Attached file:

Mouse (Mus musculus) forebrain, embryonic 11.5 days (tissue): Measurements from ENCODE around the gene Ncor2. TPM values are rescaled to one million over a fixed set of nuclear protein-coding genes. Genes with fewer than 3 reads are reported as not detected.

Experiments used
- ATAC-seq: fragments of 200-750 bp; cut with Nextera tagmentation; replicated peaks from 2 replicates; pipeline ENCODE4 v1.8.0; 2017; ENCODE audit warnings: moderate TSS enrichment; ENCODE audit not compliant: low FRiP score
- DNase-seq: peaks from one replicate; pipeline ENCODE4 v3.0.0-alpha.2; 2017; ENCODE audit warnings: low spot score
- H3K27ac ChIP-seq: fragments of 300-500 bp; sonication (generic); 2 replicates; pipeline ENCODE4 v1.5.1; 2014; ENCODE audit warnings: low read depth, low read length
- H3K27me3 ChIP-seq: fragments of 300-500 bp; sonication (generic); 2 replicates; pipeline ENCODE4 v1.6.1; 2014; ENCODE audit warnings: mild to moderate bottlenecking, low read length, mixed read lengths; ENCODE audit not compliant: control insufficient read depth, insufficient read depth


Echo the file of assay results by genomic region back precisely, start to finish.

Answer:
Mouse (Mus musculus) forebrain, embryonic 11.5 days (tissue): Measurements from ENCODE around the gene Ncor2. TPM values are rescaled to one million over a fixed set of nuclear protein-coding genes. Genes with fewer than 3 reads are reported as not detected.

Experiments used
- ATAC-seq: fragments of 200-750 bp; cut with Nextera tagmentation; replicated peaks from 2 replicates; pipeline ENCODE4 v1.8.0; 2017; ENCODE audit warnings: moderate TSS enrichment; ENCODE audit not compliant: low FRiP score
- DNase-seq: peaks from one replicate; pipeline ENCODE4 v3.0.0-alpha.2; 2017; ENCODE audit warnings: low spot score
- H3K27ac ChIP-seq: fragments of 300-500 bp; sonication (generic); 2 replicates; pipeline ENCODE4 v1.5.1; 2014; ENCODE audit warnings: low read depth, low read length
- H3K27me3 ChIP-seq: fragments of 300-500 bp; sonication (generic); 2 replicates; pipeline ENCODE4 v1.6.1; 2014; ENCODE audit warnings: mild to moderate bottlenecking, low read length, mixed read lengths; ENCODE audit not compliant: control insufficient read depth, insufficient read depth